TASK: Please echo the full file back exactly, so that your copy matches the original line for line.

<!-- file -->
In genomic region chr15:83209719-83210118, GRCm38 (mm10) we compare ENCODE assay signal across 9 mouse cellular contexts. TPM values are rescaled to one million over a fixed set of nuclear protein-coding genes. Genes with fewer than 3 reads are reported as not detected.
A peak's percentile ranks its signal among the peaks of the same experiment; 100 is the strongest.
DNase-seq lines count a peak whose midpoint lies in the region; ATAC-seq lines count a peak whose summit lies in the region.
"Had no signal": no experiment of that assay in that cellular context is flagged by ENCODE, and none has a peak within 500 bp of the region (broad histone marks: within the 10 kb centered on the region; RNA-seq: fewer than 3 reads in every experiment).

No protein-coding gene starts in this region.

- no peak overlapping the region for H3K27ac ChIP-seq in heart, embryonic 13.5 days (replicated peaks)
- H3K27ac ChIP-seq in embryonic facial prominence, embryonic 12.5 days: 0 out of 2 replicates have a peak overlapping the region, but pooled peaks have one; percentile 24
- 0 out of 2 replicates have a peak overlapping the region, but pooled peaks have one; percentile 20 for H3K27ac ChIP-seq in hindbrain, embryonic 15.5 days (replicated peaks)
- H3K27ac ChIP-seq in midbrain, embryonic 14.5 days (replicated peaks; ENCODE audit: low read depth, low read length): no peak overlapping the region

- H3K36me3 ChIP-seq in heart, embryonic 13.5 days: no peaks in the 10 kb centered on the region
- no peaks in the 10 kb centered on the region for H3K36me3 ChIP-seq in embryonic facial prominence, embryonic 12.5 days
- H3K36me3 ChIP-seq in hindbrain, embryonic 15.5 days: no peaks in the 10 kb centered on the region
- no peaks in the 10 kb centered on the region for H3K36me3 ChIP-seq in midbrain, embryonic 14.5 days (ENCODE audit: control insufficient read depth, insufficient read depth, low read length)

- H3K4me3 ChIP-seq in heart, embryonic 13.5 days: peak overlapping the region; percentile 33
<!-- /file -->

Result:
In genomic region chr15:83209719-83210118, GRCm38 (mm10) we compare ENCODE assay signal across 9 mouse cellular contexts. TPM values are rescaled to one million over a fixed set of nuclear protein-coding genes. Genes with fewer than 3 reads are reported as not detected.
A peak's percentile ranks its signal among the peaks of the same experiment; 100 is the strongest.
DNase-seq lines count a peak whose midpoint lies in the region; ATAC-seq lines count a peak whose summit lies in the region.
"Had no signal": no experiment of that assay in that cellular context is flagged by ENCODE, and none has a peak within 500 bp of the region (broad histone marks: within the 10 kb centered on the region; RNA-seq: fewer than 3 reads in every experiment).

No protein-coding gene starts in this region.

- no peak overlapping the region for H3K27ac ChIP-seq in heart, embryonic 13.5 days (replicated peaks)
- H3K27ac ChIP-seq in embryonic facial prominence, embryonic 12.5 days: 0 out of 2 replicates have a peak overlapping the region, but pooled peaks have one; percentile 24
- 0 out of 2 replicates have a peak overlapping the region, but pooled peaks have one; percentile 20 for H3K27ac ChIP-seq in hindbrain, embryonic 15.5 days (replicated peaks)
- H3K27ac ChIP-seq in midbrain, embryonic 14.5 days (replicated peaks; ENCODE audit: low read depth, low read length): no peak overlapping the region

- H3K36me3 ChIP-seq in heart, embryonic 13.5 days: no peaks in the 10 kb centered on the region
- no peaks in the 10 kb centered on the region for H3K36me3 ChIP-seq in embryonic facial prominence, embryonic 12.5 days
- H3K36me3 ChIP-seq in hindbrain, embryonic 15.5 days: no peaks in the 10 kb centered on the region
- no peaks in the 10 kb centered on the region for H3K36me3 ChIP-seq in midbrain, embryonic 14.5 days (ENCODE audit: control insufficient read depth, insufficient read depth, low read length)

- H3K4me3 ChIP-seq in heart, embryonic 13.5 days: peak overlapping the region; percentile 33